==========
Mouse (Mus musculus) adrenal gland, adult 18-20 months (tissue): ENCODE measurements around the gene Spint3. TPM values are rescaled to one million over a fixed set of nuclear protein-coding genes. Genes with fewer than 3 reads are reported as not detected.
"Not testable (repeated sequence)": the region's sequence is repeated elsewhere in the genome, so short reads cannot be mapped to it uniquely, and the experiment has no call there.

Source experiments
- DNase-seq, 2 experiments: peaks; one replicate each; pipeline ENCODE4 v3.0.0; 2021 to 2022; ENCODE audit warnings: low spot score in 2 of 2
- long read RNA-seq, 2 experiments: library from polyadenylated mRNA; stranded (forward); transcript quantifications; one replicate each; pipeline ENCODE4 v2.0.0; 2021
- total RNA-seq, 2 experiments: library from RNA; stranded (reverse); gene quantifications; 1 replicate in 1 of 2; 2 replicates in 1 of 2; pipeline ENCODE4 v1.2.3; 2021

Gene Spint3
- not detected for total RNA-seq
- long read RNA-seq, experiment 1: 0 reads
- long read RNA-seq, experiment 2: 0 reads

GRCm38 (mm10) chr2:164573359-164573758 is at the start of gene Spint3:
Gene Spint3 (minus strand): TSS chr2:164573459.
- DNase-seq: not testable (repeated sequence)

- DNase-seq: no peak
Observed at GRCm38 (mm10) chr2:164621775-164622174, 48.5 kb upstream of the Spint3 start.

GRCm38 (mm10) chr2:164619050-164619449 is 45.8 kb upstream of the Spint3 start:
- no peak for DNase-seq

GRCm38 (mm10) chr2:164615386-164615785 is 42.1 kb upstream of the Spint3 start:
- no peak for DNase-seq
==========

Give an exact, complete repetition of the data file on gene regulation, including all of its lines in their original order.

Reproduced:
Mouse (Mus musculus) adrenal gland, adult 18-20 months (tissue): ENCODE measurements around the gene Spint3. TPM values are rescaled to one million over a fixed set of nuclear protein-coding genes. Genes with fewer than 3 reads are reported as not detected.
"Not testable (repeated sequence)": the region's sequence is repeated elsewhere in the genome, so short reads cannot be mapped to it uniquely, and the experiment has no call there.

Source experiments
- DNase-seq, 2 experiments: peaks; one replicate each; pipeline ENCODE4 v3.0.0; 2021 to 2022; ENCODE audit warnings: low spot score in 2 of 2
- long read RNA-seq, 2 experiments: library from polyadenylated mRNA; stranded (forward); transcript quantifications; one replicate each; pipeline ENCODE4 v2.0.0; 2021
- total RNA-seq, 2 experiments: library from RNA; stranded (reverse); gene quantifications; 1 replicate in 1 of 2; 2 replicates in 1 of 2; pipeline ENCODE4 v1.2.3; 2021

Gene Spint3
- not detected for total RNA-seq
- long read RNA-seq, experiment 1: 0 reads
- long read RNA-seq, experiment 2: 0 reads

GRCm38 (mm10) chr2:164573359-164573758 is at the start of gene Spint3:
Gene Spint3 (minus strand): TSS chr2:164573459.
- DNase-seq: not testable (repeated sequence)

- DNase-seq: no peak
Observed at GRCm38 (mm10) chr2:164621775-164622174, 48.5 kb upstream of the Spint3 start.

GRCm38 (mm10) chr2:164619050-164619449 is 45.8 kb upstream of the Spint3 start:
- no peak for DNase-seq

GRCm38 (mm10) chr2:164615386-164615785 is 42.1 kb upstream of the Spint3 start:
- no peak for DNase-seq